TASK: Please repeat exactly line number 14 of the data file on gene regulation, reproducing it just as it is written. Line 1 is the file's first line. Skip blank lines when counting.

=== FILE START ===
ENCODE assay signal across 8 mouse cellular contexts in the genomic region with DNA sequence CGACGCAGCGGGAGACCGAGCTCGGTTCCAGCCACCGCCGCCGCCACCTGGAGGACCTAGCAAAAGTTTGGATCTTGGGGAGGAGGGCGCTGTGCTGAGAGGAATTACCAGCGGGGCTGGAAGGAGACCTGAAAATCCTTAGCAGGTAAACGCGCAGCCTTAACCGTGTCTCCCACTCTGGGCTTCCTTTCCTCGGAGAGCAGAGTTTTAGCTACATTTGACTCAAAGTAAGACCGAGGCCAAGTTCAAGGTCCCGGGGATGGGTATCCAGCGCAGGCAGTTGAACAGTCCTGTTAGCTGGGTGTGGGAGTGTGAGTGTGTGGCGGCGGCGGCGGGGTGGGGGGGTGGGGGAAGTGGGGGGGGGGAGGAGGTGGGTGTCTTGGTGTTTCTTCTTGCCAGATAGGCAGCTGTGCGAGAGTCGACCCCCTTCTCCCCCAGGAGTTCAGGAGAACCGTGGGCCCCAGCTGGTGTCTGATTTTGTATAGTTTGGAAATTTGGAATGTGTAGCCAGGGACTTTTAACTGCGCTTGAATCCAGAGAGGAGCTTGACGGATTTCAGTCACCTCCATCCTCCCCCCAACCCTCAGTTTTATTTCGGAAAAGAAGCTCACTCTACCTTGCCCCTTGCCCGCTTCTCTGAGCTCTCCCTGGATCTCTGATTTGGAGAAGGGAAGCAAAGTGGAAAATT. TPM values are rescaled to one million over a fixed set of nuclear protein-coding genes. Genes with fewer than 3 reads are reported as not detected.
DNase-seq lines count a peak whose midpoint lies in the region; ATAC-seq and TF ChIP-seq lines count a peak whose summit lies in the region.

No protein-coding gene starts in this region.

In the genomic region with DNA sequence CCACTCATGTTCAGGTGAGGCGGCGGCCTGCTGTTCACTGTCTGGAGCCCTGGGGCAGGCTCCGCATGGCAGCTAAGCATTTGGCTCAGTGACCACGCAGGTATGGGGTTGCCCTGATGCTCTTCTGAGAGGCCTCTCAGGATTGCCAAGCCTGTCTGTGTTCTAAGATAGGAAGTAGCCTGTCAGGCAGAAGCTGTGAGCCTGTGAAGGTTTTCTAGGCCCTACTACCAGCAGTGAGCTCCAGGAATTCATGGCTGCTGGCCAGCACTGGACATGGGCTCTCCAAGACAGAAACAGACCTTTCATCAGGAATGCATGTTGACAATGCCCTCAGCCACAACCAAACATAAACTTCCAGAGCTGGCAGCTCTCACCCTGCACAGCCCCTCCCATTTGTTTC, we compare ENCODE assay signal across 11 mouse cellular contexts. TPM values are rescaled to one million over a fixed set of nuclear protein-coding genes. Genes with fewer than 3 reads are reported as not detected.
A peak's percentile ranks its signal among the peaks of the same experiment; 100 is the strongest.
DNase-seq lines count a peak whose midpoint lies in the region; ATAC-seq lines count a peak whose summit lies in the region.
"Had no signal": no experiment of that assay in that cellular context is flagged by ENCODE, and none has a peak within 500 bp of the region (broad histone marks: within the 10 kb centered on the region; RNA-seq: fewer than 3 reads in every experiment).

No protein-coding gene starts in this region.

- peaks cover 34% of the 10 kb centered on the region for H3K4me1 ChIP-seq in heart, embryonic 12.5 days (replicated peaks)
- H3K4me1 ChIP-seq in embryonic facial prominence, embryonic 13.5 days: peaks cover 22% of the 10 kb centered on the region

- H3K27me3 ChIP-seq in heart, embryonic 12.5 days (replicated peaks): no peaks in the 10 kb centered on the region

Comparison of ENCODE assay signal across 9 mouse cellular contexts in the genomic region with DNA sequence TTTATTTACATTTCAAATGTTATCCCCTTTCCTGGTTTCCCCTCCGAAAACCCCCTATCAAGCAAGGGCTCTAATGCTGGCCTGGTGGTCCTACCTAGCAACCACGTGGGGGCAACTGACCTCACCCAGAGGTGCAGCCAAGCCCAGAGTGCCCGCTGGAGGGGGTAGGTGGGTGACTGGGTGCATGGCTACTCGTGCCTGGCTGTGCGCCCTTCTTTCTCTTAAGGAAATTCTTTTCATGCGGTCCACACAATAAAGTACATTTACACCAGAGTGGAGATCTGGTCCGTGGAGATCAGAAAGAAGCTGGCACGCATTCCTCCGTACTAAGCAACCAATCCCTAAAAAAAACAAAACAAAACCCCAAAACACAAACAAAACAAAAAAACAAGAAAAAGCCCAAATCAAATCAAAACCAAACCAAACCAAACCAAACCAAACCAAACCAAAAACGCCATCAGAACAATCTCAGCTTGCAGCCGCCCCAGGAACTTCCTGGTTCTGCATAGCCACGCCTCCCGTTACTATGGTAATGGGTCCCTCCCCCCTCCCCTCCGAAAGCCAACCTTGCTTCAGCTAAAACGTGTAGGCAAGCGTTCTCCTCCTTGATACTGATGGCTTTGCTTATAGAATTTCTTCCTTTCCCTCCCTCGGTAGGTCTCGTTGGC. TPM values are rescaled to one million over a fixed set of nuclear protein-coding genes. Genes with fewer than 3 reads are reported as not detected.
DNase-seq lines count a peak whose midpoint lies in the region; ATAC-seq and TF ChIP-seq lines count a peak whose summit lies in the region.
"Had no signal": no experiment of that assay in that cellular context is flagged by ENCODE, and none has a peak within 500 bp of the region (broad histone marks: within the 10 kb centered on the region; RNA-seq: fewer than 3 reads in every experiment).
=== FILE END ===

"Had no signal": no experiment of that assay in that cellular context is flagged by ENCODE, and none has a peak within 500 bp of the region (broad histone marks: within the 10 kb centered on the region; RNA-seq: fewer than 3 reads in every experiment).